A last quarter moon looks half-illuminated. It rises around midnight, appears at its highest in the sky at dawn, and sets around noon.
Last quarter moon comes about three weeks after new moon. Now, as seen from above, the moon in its orbit around Earth is at right angles to a line between the Earth and sun. The moon is now three-quarters of the way around in its orbit of Earth, as measured from one new moon to the next.
It’s very cool to see the last quarter moon just after it rises, around midnight. The image at the top of this post illustrates it well. Just after the last quarter moon rises, its lighted portion is always facing downwards, more or less toward the horizon. Why? Because you’re on the midnight portion of Earth – with the sun below your feet – just as it’s below this moon.
After the last quarter phase, the moon will begin edging noticeably closer to the sun again on the sky’s dome. Fewer people notice the moon during the day from about last quarter on, because the sun’s glare begins to dominate the moon.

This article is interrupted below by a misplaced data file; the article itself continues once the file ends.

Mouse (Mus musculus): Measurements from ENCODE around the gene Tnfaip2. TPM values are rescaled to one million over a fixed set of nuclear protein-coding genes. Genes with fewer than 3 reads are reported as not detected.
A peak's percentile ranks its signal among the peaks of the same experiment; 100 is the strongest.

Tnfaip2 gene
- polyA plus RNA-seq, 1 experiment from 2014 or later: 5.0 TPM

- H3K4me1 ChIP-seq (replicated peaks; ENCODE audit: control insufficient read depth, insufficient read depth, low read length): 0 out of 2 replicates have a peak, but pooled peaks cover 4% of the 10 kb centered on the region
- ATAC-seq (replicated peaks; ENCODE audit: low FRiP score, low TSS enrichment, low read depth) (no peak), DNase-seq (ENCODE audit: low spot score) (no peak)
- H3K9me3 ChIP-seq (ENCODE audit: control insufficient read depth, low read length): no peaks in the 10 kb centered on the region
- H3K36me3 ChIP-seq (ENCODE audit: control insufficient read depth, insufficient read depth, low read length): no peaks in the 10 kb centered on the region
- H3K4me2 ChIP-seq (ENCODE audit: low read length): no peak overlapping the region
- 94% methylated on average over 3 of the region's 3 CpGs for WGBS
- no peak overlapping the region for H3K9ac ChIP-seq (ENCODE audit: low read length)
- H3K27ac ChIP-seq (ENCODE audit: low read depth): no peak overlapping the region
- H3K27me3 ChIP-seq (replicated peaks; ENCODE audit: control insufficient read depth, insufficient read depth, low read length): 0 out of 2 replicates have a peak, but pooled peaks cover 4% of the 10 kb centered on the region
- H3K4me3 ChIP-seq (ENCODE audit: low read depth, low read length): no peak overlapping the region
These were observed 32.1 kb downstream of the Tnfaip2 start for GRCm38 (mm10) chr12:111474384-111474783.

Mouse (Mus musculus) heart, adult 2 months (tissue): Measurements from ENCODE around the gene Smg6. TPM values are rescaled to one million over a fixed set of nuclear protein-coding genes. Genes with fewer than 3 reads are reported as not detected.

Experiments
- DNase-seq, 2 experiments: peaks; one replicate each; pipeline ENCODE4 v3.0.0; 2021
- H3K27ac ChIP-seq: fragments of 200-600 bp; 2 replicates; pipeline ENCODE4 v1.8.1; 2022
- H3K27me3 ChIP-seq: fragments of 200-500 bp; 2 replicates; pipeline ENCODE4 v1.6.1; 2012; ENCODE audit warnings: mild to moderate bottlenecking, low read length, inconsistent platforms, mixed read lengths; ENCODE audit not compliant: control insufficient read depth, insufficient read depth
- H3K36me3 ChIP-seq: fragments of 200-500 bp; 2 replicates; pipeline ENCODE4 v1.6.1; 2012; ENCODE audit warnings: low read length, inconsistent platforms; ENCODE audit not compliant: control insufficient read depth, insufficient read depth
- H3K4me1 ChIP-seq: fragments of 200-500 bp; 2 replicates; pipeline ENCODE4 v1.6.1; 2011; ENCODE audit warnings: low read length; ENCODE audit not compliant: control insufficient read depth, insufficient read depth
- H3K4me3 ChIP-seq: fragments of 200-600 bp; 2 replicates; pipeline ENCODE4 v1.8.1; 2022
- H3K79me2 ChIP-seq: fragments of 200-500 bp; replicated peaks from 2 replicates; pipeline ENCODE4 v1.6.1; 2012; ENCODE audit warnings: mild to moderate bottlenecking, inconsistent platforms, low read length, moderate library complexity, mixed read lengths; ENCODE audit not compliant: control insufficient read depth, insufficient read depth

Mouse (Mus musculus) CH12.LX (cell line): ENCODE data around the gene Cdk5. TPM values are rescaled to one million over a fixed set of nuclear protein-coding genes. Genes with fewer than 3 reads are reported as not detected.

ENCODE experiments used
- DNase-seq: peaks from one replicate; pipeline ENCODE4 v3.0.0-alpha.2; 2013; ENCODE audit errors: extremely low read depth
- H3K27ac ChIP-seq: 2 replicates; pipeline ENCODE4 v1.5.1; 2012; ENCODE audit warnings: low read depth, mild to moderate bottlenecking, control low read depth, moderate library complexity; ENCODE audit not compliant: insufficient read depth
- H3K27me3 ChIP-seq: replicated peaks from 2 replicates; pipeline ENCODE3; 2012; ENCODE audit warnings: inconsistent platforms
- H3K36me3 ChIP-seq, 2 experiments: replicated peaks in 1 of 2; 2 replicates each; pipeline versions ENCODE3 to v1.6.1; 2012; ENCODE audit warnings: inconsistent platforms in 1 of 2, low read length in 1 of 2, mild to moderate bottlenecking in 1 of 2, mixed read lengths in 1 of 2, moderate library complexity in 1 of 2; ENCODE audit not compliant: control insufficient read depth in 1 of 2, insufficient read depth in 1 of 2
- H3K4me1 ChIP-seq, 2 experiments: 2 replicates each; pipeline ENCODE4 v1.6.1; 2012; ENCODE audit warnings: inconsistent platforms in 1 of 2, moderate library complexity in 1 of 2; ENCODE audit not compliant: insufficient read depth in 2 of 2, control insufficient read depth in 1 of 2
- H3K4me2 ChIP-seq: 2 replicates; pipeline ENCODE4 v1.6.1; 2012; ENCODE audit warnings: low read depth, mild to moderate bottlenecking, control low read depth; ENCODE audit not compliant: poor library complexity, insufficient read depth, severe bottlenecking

A last quarter moon can be used as a guidepost to Earth’s direction of motion in orbit around the sun. In other words, when you look at a last quarter moon high in the predawn sky, you’re gazing out approximately along the path of Earth’s orbit, in a forward direction. The moon is moving in orbit around the sun with the Earth. But, if we could somehow anchor the moon in space . . . tie it down, keep it still . . . Earth’s orbital speed of 18 miles per second would carry us across the space between us and the moon in only a few hours.
As the moon orbits Earth, it changes phase in an orderly way. Follow these links to understand the various phases of the moon.